Energy companies with cash-strapped employees who take out Covid-style support loans this winter will have to create net zero plans. They will also be prohibited from paying dividends or bonuses.
Last month, the Government and Bank of England announced the £40bn Energy Markets Financing Scheme to provide emergency cash to assist generators, suppliers, and shippers who are facing rising gas and electricity prices.
However, the scheme was opened Monday and companies were informed that they will have to accept strict conditions.
A notice from the Bank stated that recipients will not be permitted to issue dividends or share buybacks, return to equity, discretionary bonuses pay-outs or modify senior management pay packages.
These conditions will apply until the end of 2023 or 12 months from the date that companies take out credit under the scheme.
The Government will ask energy companies to disclose whether they have a net zero plan. Those who don’t have one will be required to provide one within six months or before the scheme ends. The UK has set a goal of reducing carbon emissions by zero net by 2050. Transition plans are the steps a company will take to achieve this goal.
These restrictions mirror similar requirements that were placed on companies who took out Covid support loans during a pandemic.
Jeremy Hunt, the Chancellor, stated that the financing plan would “significantly reduce any market failure risk”.
He said: ” As we grapple with the aftermath of Putin’s terrible invasion of Ukraine, and his decision to arm Russia’s energy resources, is crucial.”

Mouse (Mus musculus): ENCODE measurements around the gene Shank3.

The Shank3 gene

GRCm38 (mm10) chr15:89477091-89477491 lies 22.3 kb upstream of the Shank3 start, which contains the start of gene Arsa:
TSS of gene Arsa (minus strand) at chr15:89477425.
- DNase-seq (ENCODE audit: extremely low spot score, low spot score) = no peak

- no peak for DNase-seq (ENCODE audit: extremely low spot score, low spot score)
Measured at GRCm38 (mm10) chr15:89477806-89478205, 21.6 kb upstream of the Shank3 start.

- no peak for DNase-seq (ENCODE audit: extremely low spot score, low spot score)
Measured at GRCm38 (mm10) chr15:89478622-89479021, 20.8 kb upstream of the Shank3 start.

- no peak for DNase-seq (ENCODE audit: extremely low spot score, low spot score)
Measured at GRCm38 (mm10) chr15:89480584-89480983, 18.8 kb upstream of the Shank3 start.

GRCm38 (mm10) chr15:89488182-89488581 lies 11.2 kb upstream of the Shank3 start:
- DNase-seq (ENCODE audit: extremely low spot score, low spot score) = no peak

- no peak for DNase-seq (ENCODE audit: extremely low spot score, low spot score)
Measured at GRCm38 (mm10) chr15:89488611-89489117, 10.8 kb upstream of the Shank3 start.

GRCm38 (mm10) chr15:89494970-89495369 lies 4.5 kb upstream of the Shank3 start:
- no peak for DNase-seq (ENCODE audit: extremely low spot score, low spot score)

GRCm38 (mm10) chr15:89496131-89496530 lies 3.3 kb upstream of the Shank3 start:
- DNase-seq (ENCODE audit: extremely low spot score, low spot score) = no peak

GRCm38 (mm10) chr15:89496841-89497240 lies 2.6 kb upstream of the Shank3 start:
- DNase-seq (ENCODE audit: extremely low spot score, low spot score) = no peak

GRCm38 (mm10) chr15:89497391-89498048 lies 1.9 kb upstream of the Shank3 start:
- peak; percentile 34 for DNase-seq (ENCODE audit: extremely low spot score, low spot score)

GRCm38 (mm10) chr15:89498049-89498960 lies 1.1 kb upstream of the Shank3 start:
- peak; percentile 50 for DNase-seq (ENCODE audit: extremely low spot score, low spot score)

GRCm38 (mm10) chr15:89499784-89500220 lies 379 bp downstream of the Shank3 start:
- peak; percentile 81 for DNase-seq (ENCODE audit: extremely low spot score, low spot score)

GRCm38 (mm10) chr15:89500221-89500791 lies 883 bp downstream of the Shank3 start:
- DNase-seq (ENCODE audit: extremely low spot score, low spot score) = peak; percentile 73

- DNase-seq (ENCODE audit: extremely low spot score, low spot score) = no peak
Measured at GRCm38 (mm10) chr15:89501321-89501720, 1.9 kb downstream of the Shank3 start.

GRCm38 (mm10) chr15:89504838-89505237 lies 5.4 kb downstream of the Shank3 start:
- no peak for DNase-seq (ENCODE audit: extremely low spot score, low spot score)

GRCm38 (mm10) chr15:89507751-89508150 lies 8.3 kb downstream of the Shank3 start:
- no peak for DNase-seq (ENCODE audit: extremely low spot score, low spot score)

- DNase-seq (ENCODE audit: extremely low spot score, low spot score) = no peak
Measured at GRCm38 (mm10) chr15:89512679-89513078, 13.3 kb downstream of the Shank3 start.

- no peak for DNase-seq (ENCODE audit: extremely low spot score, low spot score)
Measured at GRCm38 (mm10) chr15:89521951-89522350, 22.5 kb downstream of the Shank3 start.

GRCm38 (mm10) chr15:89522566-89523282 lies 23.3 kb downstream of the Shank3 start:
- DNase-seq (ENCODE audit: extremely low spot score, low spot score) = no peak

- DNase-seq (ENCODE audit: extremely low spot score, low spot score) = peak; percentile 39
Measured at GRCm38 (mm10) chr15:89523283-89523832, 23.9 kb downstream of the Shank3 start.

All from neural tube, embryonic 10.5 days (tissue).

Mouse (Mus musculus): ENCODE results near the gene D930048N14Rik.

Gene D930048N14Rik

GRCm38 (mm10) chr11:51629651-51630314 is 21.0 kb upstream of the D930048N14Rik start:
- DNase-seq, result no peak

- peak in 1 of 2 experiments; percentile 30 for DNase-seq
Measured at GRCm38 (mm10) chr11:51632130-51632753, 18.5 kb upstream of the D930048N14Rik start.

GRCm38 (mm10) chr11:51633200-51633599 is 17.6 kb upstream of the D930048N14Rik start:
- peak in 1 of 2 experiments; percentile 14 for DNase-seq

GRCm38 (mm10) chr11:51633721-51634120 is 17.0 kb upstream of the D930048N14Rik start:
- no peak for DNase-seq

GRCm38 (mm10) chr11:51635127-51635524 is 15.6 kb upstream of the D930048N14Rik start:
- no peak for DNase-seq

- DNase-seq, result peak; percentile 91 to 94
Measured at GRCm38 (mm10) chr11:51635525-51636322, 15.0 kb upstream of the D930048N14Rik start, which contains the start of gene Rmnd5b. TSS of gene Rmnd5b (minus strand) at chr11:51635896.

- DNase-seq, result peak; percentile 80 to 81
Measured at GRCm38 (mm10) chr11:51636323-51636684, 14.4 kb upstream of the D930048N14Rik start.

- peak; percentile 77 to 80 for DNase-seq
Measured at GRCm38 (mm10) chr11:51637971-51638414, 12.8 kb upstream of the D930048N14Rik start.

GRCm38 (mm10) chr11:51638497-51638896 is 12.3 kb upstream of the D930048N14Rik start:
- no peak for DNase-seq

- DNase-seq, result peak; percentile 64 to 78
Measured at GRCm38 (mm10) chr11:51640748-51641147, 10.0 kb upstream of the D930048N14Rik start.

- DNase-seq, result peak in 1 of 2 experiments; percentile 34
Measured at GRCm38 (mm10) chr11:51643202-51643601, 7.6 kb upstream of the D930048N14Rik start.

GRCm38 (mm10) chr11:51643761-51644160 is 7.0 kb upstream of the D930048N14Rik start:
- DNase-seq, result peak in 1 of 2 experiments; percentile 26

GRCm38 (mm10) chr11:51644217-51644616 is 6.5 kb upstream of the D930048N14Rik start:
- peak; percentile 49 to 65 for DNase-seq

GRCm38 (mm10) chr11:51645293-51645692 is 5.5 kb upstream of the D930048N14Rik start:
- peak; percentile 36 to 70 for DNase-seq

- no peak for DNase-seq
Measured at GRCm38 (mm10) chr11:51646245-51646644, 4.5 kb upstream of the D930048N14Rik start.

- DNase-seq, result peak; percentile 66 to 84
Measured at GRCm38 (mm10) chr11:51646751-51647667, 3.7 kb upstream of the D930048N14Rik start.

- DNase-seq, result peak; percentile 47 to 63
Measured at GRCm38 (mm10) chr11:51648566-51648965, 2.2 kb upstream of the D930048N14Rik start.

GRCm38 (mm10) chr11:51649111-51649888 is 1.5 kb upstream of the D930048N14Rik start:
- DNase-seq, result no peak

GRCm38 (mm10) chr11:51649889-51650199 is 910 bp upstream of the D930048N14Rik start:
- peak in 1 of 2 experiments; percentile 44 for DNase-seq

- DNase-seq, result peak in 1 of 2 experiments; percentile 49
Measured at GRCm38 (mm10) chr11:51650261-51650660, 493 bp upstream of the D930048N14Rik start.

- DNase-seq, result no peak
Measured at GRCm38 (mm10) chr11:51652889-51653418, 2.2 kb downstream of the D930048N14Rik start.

This was just a few days after BP announced that it had purchased a US producer of renewable gas for $4.1bn (£3.6bn), in an effort to support its net zero ambitions. BP stated that Archaea Energy would roughly double its earnings from renewable natural gases to $2bn by 2030.
Adam Berman, deputy director for industry group Energy UK, was happy to support the initiative but warned that too strict conditions could prevent the very companies that are needed to ensure our energy security.
The scheme will provide additional cash support for energy companies that purchase gas and electricity ahead of their customers, a practice known as “hedging”. This helps them to cope with rising prices.
To protect themselves from future price swings, suppliers must spend more to buy energy at current high prices.
Sectoral capital requirements can strain balance sheets.
According to the Government, the scheme was created as a last resort for suppliers. It will reduce costs and stabilize energy markets.
It will likely be similar to the Covid scheme, which allowed banks to purchase short-term debt from businesses, giving them cash to help them through the pandemic.
The Covid Corporate Financing Facility lent more than £37bn.
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